The Indian subcontinent and parts of Southeast Asia are currently facing a devastating second wave of the COVID-19 pandemic. Oxygen shortage is currently an acute issue in many major cities and towns where infections have spiked. At the time of writing (May 17, 2021), estimates based on WHO data put the current oxygen demand in India at 15.8 million cubic meters or 2.2 million oxygen cylinders per day.1 These numbers, which are based on testing data, are also likely underestimated. Challenges in both production and supply chain management and distribution mean that India is struggling to distribute these life-saving supplies where they are needed the most.2 The problem is only more severe as the disease further spreads in the rural areas, which have two third of India's population but have less infrastructure and are associated with more transportation delays. Worryingly, other countries in the Indian subcontinent, such as Nepal, have also started facing acute oxygen shortages mirroring the situation in India.3
Among symptomatic COVID-19 patients, while most only develop mild (40%) and moderate (40%) disease, around 15% develop severe disease requiring oxygen support, whereas 5% have critical disease with complications requiring intensive care.4 For those patients who require supplemental oxygen, in the course of their clinical management, delivery of oxygen usually starts and stops with nasal cannula at flow rates less than 6 L/min. Oxygen delivered during patient exhalation is mostly vented to the air and wasted, providing an opportunity for oxygen conservation by shutting the flow when the patient is exhaling. Towards this, some completely passive solutions have been developed, such as the Oxymizer device.5,6 However, due to the limited reservoir size and fluid dynamic parameters which these devices are designed for, the effect of oxygen saving decreases significantly as the flow rate is increased (3:1 at 0.5 L/min, 1.7:1 at 2 L/min, 1.4:1 at 4 L/min and 1.3:1 at 5 L/min)11, making these devices useful only in oxygen therapy for COPD. Other more effective oxygen conservation devices have been developed in the 1990's and early 2000's but now have very limited or no availability.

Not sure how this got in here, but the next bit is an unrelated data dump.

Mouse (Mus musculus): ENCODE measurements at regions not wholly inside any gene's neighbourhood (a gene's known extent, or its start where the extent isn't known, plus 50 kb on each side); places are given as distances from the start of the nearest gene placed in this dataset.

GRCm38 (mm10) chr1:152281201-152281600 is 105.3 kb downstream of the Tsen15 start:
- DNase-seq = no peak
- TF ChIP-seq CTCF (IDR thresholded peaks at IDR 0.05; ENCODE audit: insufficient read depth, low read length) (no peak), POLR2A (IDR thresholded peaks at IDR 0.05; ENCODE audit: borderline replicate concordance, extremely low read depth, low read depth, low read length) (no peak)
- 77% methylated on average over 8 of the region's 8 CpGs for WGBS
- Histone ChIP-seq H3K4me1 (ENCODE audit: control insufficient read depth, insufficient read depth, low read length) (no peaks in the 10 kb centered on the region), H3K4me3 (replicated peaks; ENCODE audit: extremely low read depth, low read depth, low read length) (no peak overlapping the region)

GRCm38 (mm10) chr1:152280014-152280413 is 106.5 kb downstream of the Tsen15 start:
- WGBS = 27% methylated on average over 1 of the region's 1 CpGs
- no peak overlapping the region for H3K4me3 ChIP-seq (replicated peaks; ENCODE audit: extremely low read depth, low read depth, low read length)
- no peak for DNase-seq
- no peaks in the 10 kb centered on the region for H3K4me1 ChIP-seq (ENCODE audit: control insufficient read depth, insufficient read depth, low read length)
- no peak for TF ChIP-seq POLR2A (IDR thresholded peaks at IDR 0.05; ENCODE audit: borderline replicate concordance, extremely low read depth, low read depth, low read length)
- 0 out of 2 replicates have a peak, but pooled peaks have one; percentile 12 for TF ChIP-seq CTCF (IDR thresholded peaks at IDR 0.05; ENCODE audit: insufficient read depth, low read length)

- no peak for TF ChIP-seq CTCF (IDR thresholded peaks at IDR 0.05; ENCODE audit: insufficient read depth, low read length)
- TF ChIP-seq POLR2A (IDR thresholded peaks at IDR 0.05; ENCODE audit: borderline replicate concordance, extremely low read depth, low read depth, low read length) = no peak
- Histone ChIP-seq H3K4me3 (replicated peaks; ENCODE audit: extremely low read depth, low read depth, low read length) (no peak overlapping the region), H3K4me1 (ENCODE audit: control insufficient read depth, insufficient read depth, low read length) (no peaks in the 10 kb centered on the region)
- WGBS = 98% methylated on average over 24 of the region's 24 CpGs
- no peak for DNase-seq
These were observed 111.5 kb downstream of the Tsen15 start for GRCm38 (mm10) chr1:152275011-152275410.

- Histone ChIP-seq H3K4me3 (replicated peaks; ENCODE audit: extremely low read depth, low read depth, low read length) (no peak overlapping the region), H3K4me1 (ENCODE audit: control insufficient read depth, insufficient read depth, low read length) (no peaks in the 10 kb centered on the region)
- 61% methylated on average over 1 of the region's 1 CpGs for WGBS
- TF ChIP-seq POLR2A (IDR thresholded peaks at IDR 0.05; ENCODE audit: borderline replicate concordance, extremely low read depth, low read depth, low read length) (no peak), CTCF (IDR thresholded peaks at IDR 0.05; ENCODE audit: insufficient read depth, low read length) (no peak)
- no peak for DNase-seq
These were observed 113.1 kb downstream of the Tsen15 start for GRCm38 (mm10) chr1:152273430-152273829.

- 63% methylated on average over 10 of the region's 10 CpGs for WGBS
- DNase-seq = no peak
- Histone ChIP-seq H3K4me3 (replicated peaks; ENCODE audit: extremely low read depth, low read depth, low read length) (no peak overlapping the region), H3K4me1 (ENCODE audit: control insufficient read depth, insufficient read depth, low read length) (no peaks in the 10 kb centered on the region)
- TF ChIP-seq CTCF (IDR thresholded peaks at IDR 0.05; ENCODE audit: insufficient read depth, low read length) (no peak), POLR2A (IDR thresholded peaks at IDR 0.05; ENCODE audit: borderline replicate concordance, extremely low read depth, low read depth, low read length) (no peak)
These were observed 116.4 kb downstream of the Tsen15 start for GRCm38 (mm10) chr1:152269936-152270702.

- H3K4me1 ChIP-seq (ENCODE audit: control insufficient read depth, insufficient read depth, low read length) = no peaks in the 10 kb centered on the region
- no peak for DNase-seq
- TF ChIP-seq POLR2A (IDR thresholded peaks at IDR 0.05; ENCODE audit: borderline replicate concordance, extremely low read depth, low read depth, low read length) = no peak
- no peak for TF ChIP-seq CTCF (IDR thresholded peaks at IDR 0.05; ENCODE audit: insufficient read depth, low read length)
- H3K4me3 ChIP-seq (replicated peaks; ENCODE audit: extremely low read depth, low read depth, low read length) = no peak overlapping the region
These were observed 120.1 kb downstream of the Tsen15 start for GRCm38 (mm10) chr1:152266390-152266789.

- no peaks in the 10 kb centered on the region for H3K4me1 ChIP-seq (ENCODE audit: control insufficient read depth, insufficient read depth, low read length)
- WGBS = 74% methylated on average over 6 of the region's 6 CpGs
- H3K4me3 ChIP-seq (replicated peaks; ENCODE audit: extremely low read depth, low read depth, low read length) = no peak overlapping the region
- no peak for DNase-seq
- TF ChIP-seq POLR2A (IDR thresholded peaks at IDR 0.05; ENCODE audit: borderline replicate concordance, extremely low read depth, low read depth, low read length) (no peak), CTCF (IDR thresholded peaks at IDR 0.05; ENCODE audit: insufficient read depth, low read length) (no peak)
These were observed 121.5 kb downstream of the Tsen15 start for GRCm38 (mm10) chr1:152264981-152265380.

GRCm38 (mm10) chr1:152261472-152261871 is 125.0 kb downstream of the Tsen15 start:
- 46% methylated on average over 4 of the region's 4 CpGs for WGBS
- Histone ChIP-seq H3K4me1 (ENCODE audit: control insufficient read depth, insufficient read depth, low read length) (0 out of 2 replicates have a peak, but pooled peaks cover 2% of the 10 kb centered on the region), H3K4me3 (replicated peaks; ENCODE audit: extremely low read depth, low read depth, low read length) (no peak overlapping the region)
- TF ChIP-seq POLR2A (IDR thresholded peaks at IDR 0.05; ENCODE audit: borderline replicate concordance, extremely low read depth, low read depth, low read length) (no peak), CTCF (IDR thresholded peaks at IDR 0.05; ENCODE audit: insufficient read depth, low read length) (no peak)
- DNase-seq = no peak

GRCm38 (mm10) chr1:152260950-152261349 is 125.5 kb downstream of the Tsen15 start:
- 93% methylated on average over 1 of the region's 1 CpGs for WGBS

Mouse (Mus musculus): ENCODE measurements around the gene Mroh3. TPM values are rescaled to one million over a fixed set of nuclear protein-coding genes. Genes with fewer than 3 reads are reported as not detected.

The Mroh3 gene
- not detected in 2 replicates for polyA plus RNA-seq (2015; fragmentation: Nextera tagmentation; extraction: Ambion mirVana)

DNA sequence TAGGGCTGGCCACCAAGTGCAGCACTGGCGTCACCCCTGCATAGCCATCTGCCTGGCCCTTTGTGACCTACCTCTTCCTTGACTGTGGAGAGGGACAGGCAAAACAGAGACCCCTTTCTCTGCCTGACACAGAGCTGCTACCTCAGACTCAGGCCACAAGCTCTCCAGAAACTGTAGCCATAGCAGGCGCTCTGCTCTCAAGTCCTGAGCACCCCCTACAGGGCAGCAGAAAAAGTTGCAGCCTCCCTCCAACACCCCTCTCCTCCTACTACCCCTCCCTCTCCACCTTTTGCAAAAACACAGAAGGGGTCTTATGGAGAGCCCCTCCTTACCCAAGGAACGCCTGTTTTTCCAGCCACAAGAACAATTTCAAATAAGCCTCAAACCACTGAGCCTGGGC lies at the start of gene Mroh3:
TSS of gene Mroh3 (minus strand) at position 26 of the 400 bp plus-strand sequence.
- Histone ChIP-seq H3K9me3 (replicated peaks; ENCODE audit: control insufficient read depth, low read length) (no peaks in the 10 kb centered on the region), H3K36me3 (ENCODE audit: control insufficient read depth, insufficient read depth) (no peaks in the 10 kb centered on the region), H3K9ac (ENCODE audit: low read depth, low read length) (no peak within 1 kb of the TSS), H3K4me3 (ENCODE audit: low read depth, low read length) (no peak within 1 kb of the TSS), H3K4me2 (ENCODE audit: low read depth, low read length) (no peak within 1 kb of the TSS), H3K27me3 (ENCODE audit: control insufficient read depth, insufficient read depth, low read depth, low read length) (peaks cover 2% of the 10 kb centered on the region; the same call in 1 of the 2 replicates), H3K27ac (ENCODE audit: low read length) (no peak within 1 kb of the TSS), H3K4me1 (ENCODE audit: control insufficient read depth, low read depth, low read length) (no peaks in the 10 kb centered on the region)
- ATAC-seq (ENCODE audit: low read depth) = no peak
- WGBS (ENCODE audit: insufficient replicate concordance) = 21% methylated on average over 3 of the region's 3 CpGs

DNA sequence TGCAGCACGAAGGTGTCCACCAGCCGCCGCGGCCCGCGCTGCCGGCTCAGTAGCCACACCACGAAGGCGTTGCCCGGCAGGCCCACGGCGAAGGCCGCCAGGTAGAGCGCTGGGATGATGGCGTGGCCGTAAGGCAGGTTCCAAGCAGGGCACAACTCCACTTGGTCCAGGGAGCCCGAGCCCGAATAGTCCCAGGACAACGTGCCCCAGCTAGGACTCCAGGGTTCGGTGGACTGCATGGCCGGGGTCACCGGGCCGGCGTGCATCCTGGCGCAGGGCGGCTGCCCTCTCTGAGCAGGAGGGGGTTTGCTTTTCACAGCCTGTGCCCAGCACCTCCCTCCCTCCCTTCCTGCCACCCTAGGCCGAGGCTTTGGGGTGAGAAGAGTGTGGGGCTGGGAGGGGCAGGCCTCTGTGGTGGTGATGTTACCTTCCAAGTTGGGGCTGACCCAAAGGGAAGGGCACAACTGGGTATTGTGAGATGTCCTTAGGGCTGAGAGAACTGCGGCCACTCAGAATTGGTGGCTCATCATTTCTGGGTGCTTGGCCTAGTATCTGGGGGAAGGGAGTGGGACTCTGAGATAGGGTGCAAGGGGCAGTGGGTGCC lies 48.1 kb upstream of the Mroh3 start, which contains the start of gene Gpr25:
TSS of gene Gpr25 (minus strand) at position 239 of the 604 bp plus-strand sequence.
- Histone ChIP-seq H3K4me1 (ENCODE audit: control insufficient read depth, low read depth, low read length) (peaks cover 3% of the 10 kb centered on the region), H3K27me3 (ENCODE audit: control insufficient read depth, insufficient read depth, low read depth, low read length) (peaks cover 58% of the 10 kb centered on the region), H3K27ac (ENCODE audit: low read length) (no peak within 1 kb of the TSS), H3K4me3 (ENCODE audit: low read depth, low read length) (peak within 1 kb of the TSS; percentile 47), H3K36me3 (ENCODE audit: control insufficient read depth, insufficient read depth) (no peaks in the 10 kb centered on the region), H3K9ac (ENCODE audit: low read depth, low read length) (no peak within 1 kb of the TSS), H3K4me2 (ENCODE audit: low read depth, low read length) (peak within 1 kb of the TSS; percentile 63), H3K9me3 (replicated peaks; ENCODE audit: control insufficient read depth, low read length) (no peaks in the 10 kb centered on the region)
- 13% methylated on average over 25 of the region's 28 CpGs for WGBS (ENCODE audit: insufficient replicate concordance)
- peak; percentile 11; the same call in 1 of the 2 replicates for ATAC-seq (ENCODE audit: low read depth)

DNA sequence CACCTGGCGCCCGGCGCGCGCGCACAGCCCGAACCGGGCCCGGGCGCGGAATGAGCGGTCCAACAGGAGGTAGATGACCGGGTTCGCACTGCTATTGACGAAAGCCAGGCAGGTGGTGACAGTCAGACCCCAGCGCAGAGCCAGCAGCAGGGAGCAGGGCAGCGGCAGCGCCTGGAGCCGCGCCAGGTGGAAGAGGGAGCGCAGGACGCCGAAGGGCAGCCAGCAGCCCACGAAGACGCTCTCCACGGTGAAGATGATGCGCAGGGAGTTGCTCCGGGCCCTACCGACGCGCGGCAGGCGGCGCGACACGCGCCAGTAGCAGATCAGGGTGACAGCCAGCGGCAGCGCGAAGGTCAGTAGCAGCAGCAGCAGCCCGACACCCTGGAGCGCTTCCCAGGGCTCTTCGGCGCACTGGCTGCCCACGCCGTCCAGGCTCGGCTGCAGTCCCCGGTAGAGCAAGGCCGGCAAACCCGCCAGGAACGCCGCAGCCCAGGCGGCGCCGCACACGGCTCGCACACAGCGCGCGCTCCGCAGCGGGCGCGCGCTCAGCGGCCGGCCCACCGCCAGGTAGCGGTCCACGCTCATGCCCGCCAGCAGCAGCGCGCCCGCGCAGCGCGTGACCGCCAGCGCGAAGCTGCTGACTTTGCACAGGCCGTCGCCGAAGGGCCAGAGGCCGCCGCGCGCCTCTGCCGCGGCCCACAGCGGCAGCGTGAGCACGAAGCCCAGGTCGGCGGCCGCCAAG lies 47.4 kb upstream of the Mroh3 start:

A device which conserves oxygen for oxygen therapy in COVID-19 patients will extend the life of cylinders and will help in this climate of extreme shortages.
In oxygen therapy, when a patient exhales out, the oxygen still leaks away - thus wasting up to approximately 2/3 or more of oxygen in the tank as inhalation only amounts to approximately 1/3 of the respiration cycle. If a sensor can sense inhalation-exhalation cycles, and oxygen flow can be stopped or diverted to a buffer storage during exhalation, then we could save this oxygen and thus increase the life of an oxygen tank by almost three times (and hence tripling the supply).
The goal of the proposed device is to implement a simple yet safe version of a pulse-dose system that can be rapidly manufactured and deployed in the context of the current situation in the Indian subcontinent and Southeast Asia. Our goal is to work with industrial partners to bring this device to the market with quality and scale. The device is envisioned to be used in settings where patients with mild conditions are being treated; it is not intended for severe COVID-19 patients.
The main requirements of the pulse-dose oxygen conservation device are as follows:
Additional requirements for usability are as follows: